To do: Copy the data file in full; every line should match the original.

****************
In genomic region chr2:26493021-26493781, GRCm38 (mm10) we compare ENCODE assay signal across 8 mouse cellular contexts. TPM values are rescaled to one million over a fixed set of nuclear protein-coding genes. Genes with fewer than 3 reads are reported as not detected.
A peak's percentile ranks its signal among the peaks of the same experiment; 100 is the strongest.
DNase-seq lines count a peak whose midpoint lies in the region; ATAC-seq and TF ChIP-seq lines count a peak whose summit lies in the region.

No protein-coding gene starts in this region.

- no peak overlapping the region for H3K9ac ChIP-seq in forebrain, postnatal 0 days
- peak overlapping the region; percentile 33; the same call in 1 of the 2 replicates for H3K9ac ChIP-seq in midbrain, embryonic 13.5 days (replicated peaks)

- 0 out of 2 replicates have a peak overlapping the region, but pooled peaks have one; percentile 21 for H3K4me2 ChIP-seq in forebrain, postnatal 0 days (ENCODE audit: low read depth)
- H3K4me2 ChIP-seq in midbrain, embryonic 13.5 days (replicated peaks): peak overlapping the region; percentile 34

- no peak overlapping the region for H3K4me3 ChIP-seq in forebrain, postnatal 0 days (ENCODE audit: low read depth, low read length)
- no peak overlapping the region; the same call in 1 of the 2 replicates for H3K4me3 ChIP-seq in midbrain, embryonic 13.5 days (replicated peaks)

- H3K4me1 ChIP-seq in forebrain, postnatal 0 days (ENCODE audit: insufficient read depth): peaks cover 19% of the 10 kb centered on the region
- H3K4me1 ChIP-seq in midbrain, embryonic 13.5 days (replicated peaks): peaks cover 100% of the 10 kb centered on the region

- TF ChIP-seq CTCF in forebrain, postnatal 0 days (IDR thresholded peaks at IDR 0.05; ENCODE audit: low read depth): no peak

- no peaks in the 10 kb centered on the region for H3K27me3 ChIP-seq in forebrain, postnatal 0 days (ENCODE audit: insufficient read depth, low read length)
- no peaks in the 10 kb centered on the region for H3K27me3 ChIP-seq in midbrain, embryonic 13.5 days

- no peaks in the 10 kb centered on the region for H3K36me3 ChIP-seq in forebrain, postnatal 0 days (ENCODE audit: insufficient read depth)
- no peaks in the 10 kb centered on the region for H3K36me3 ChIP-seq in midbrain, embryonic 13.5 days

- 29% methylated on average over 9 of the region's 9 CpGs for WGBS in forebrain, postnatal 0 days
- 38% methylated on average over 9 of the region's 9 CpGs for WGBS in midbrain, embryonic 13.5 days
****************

In genomic region chr2:26493021-26493781, GRCm38 (mm10) we compare ENCODE assay signal across 8 mouse cellular contexts. TPM values are rescaled to one million over a fixed set of nuclear protein-coding genes. Genes with fewer than 3 reads are reported as not detected.
A peak's percentile ranks its signal among the peaks of the same experiment; 100 is the strongest.
DNase-seq lines count a peak whose midpoint lies in the region; ATAC-seq and TF ChIP-seq lines count a peak whose summit lies in the region.

No protein-coding gene starts in this region.

- no peak overlapping the region for H3K9ac ChIP-seq in forebrain, postnatal 0 days
- peak overlapping the region; percentile 33; the same call in 1 of the 2 replicates for H3K9ac ChIP-seq in midbrain, embryonic 13.5 days (replicated peaks)

- 0 out of 2 replicates have a peak overlapping the region, but pooled peaks have one; percentile 21 for H3K4me2 ChIP-seq in forebrain, postnatal 0 days (ENCODE audit: low read depth)
- H3K4me2 ChIP-seq in midbrain, embryonic 13.5 days (replicated peaks): peak overlapping the region; percentile 34

- no peak overlapping the region for H3K4me3 ChIP-seq in forebrain, postnatal 0 days (ENCODE audit: low read depth, low read length)
- no peak overlapping the region; the same call in 1 of the 2 replicates for H3K4me3 ChIP-seq in midbrain, embryonic 13.5 days (replicated peaks)

- H3K4me1 ChIP-seq in forebrain, postnatal 0 days (ENCODE audit: insufficient read depth): peaks cover 19% of the 10 kb centered on the region
- H3K4me1 ChIP-seq in midbrain, embryonic 13.5 days (replicated peaks): peaks cover 100% of the 10 kb centered on the region

- TF ChIP-seq CTCF in forebrain, postnatal 0 days (IDR thresholded peaks at IDR 0.05; ENCODE audit: low read depth): no peak

- no peaks in the 10 kb centered on the region for H3K27me3 ChIP-seq in forebrain, postnatal 0 days (ENCODE audit: insufficient read depth, low read length)
- no peaks in the 10 kb centered on the region for H3K27me3 ChIP-seq in midbrain, embryonic 13.5 days

- no peaks in the 10 kb centered on the region for H3K36me3 ChIP-seq in forebrain, postnatal 0 days (ENCODE audit: insufficient read depth)
- no peaks in the 10 kb centered on the region for H3K36me3 ChIP-seq in midbrain, embryonic 13.5 days

- 29% methylated on average over 9 of the region's 9 CpGs for WGBS in forebrain, postnatal 0 days
- 38% methylated on average over 9 of the region's 9 CpGs for WGBS in midbrain, embryonic 13.5 days